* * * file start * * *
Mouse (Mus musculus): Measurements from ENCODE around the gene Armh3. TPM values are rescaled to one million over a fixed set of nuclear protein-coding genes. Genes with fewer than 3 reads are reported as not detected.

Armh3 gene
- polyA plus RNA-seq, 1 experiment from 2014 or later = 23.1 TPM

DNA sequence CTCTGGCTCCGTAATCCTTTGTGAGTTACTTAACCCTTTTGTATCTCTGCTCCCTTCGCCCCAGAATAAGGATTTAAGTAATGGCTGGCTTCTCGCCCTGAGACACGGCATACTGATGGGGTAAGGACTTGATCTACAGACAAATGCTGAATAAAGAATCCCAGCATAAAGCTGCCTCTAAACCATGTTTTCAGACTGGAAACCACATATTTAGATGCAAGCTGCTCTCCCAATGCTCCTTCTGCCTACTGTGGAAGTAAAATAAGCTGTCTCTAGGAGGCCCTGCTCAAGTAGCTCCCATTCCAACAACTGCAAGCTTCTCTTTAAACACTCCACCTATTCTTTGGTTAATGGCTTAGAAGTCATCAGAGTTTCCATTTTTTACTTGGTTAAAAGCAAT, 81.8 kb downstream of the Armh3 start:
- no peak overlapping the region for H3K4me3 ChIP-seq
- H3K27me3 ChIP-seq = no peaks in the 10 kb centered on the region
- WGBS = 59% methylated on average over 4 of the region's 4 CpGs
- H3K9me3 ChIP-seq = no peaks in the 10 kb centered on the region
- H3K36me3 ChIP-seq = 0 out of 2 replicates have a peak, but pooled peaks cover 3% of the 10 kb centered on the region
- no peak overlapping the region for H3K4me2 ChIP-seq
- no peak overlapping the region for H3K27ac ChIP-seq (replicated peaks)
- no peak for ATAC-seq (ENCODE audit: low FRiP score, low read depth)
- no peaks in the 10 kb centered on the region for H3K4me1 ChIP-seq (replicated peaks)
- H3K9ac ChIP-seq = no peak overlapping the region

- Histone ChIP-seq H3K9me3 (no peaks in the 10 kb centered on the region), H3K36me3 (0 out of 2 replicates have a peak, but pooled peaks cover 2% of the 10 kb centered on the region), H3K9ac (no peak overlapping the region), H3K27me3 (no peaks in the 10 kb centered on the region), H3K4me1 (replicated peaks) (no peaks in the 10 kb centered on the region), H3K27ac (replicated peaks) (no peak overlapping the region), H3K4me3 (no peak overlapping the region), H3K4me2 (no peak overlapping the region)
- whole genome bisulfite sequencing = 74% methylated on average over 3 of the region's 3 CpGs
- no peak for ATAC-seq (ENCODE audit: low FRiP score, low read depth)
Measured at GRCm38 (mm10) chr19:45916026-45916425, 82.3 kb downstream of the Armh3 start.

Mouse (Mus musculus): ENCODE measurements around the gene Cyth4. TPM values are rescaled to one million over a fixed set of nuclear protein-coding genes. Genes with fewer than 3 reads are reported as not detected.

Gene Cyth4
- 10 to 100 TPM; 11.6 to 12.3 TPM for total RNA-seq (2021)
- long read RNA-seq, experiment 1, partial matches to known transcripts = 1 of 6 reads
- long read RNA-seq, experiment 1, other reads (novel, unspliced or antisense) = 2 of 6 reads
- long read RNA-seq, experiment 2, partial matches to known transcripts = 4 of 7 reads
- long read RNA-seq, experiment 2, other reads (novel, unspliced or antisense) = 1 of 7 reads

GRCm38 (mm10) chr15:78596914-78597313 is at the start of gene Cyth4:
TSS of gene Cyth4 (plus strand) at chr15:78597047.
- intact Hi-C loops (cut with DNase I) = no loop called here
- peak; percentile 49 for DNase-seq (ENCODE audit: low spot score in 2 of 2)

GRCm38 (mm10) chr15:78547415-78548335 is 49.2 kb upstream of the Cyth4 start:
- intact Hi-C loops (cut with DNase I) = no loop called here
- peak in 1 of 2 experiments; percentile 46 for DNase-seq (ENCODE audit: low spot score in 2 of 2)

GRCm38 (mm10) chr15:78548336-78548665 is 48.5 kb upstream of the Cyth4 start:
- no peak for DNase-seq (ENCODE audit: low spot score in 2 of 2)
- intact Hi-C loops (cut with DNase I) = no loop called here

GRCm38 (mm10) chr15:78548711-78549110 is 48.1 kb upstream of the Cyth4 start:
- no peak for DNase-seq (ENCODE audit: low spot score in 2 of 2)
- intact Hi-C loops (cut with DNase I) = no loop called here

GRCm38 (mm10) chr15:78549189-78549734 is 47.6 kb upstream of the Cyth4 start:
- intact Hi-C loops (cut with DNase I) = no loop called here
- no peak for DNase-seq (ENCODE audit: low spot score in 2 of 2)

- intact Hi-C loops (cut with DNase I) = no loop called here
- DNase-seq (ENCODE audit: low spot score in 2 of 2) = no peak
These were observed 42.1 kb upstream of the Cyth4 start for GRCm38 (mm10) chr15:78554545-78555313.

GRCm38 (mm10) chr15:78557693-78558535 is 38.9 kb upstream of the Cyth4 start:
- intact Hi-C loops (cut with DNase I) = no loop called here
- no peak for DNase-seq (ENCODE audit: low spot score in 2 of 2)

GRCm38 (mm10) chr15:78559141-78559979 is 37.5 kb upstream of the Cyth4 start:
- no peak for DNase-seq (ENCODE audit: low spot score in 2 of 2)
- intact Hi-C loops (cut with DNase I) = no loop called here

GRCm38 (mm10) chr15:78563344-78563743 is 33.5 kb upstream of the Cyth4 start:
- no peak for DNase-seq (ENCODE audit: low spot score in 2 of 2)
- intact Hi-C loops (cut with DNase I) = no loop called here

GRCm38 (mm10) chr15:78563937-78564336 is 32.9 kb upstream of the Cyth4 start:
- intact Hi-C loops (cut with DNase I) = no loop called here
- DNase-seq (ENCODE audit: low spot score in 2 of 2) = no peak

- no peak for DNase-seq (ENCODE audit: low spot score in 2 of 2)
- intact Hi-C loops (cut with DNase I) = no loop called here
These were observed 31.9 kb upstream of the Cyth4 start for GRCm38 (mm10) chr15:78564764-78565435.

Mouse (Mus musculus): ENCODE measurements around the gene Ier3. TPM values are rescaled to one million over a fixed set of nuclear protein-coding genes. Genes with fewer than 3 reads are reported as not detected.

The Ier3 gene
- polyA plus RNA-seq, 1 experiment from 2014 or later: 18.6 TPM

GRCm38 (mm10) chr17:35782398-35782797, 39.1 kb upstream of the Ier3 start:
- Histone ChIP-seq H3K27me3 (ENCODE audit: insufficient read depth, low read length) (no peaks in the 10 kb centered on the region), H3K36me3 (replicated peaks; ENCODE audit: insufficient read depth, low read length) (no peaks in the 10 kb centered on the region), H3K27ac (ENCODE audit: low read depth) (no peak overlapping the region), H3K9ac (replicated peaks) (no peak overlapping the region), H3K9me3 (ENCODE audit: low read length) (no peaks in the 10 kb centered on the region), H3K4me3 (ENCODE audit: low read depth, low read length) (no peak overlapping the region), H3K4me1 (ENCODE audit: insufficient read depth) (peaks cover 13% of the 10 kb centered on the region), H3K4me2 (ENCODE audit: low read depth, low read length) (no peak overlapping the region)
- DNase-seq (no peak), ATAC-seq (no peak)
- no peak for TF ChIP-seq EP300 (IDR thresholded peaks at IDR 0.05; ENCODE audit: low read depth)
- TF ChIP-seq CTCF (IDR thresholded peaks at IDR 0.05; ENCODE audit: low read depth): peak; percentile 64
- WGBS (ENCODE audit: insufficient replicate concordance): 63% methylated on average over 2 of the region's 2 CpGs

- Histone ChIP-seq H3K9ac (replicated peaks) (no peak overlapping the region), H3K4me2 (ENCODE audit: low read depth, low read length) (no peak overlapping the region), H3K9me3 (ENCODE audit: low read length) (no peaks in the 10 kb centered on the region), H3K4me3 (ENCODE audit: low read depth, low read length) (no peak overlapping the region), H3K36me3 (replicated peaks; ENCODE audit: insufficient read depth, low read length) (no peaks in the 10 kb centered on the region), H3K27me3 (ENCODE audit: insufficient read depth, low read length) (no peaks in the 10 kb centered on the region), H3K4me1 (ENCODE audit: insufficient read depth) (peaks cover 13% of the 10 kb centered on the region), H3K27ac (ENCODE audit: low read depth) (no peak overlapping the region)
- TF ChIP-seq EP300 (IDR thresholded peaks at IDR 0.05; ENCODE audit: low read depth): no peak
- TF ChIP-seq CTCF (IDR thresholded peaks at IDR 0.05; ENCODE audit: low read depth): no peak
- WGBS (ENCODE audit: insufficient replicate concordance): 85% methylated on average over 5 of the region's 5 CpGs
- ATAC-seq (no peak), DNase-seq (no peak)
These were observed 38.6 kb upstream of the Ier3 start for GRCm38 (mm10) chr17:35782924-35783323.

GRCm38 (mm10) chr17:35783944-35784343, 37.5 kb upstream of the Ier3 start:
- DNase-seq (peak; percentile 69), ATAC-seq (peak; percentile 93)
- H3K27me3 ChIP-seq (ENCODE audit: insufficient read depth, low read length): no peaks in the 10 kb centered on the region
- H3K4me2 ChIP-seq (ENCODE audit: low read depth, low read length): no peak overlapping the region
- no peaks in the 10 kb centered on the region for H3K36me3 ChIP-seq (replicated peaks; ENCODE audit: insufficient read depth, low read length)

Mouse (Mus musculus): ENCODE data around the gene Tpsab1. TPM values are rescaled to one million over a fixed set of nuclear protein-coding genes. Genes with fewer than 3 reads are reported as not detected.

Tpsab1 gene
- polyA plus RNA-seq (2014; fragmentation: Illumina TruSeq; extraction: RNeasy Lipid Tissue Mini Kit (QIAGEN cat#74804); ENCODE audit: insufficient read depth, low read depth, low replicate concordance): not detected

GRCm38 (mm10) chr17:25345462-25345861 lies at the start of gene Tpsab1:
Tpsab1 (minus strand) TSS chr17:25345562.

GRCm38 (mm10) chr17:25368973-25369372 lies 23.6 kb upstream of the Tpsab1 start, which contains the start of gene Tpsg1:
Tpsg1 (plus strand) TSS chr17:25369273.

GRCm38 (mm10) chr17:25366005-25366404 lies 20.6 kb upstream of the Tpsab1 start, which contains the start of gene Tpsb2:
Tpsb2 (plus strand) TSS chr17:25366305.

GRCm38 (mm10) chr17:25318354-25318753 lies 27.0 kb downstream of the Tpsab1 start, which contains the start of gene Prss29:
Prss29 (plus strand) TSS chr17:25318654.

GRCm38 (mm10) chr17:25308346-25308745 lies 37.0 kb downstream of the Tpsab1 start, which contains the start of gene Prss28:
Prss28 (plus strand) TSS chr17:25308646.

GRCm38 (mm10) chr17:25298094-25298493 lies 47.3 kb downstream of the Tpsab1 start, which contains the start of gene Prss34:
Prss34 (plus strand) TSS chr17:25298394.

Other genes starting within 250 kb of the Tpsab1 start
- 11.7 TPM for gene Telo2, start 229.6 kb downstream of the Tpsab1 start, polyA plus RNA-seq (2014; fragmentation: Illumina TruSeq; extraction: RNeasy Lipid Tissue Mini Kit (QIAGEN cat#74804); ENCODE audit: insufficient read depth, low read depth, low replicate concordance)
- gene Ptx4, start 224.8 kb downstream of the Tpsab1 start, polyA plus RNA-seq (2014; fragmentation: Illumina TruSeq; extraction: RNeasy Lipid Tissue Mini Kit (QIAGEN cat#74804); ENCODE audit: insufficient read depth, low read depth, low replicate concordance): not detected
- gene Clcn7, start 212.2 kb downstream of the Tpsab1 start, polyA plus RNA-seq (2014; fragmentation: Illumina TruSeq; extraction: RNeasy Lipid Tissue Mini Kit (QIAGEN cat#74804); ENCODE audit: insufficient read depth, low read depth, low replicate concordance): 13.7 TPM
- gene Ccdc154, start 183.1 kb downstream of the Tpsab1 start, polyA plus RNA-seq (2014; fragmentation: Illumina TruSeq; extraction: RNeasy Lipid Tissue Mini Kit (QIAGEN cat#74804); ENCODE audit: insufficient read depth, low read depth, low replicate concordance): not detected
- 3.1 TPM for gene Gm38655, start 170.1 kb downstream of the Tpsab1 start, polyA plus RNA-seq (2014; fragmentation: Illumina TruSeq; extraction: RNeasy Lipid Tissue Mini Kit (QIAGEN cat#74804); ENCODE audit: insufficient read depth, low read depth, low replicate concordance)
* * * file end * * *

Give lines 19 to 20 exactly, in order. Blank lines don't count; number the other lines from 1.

Mouse (Mus musculus): ENCODE measurements around the gene Cyth4. TPM values are rescaled to one million over a fixed set of nuclear protein-coding genes. Genes with fewer than 3 reads are reported as not detected.

Gene Cyth4